Parents will march over academy plan

Parents attend a recent Highfield Residents Action Group meeting

Parents attend a recent Highfield Residents Action Group meeting

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Parents opposed to plans to turn Highfield Humanities College into an academy have organised a protest march.

The Highfield Residents Action Group said a peaceful demonstration would be held outside the school, the last in Blackpool under local authority control, from 11am on Saturday.

Chairman Richard Hayden

Chairman Richard Hayden

Chairman Richard Hayden said the march was organised without him and that he wouldn’t be there, although he has given it his backing.

He said: “There’s lots of things lots of people are doing and it’s happening more. There’s no point trying to control it.

“Obviously someone has decided to do it but I’m not against it. We are into anything that will raise our profile.

“If people are marching at the weekend, that’s positive and it will all go to demonstrate to Tauheedul Education Trust (TET) how we feel.”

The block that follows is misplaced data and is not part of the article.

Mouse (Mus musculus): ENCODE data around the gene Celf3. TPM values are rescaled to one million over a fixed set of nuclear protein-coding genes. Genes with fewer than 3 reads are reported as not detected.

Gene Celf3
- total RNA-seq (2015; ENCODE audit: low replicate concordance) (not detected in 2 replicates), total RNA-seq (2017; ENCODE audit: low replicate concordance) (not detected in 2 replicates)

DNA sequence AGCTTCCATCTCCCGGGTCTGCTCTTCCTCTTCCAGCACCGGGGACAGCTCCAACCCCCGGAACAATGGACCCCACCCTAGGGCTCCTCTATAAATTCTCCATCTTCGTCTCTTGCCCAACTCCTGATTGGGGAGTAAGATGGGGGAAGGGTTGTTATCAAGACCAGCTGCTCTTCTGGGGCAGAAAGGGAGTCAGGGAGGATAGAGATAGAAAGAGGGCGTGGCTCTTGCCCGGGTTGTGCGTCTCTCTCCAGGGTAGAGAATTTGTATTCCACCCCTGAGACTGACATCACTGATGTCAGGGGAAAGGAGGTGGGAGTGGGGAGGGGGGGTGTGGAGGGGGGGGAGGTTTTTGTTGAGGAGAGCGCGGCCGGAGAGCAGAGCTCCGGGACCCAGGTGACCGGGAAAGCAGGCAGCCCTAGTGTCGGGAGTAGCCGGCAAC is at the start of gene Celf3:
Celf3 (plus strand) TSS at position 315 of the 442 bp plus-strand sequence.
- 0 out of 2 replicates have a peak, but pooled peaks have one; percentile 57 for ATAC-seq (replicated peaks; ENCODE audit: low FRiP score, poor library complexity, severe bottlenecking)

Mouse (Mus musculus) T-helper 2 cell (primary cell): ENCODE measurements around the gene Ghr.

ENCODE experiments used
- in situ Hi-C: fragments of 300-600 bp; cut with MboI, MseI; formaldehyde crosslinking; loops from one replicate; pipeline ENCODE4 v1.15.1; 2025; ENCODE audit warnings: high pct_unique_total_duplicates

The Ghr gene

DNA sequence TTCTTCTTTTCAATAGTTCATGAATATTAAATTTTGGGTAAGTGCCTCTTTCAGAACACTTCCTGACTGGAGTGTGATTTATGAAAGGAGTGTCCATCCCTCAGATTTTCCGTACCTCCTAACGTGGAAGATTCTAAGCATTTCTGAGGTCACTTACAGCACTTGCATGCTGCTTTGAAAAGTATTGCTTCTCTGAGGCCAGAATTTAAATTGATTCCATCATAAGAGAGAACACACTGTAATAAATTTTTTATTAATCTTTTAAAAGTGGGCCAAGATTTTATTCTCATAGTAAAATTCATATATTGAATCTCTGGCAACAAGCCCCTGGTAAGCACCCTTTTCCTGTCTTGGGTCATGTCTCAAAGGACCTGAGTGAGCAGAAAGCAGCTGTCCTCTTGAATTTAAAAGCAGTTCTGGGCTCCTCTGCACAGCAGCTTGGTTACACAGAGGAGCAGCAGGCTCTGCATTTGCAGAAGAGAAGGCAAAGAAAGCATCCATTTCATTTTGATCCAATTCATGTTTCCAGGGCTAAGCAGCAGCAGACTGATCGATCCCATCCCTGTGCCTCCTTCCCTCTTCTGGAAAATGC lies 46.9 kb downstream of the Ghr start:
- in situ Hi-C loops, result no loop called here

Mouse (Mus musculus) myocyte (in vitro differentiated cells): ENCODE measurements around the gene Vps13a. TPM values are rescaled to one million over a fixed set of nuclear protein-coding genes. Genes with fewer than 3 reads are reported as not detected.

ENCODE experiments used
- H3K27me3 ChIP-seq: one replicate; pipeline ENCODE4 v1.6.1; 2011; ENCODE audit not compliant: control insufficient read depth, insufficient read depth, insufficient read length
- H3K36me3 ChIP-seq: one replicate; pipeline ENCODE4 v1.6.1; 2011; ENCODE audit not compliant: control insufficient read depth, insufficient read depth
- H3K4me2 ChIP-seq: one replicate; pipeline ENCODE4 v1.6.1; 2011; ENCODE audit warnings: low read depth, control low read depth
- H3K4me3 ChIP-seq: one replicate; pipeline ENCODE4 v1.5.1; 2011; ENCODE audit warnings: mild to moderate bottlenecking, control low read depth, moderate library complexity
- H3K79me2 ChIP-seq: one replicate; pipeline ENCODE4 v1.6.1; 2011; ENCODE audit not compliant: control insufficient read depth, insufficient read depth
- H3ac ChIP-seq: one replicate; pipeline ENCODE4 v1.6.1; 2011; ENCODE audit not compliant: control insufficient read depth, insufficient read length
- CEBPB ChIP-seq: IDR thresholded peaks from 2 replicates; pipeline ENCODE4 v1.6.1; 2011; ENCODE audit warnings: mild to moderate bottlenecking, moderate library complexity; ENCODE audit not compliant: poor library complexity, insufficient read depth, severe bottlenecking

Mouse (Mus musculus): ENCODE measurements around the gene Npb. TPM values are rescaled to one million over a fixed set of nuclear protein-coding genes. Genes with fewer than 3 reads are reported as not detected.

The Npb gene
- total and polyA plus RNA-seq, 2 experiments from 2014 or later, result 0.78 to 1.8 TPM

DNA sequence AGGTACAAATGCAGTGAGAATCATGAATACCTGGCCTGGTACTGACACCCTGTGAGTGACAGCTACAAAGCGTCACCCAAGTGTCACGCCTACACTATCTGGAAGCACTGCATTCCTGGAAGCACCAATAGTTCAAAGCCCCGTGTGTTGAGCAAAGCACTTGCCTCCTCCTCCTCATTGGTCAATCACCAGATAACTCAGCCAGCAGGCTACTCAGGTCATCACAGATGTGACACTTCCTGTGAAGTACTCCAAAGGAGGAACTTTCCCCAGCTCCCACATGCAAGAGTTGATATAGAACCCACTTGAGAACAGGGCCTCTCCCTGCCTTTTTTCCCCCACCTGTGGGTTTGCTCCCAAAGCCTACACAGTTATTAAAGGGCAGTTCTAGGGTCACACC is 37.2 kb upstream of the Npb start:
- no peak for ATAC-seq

There’s lots of things lots of people are doing and it’s happening more. There’s no point trying to control it.

Richard Hayden

TET is set to take control of the school which is being forced to become an academy.

Meanwhile, Liz Agbettoh, chief executive of the Cidari Multi Academy Trust, a Blackburn-based sponsor with roots in the Christian faith, has denied trying to persuade the school to convert to an academy at a recent meeting.

The school said Cidari was one potential option explored by governors.

The others were the Fylde Coast Academy Trust (FCAT), which was dismissed because Unity, Montgomery and Aspire were ‘consuming its resources’, and TET, which was chosen.

Ms Agbettoh said: “We were invited by governors to tell them about Cidari.

“It was made clear the meeting was not a recruitment drive to persuade the school to convert, but merely an opportunity to share
 information and answer questions.

“At the end of the meeting, I told the governors if they had any further questions or wanted any more information, they could contact me or any member of my team.

“We have heard nothing from the school since.”

Felicity Greeves, from FCAT, said she accepted the governors’ decision, but emphasised FCAT was making ‘pleasing progress’ at all three of its high schools.

A spokesman for TET said: “We are working with all parties and encourage them to respond to the formal consultation.

“As well as those who still have questions, we have been immensely encouraged by the number of positive responses and verbal support we have had.”

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Calls for probe into Highfield’s academy plans - Read the full story here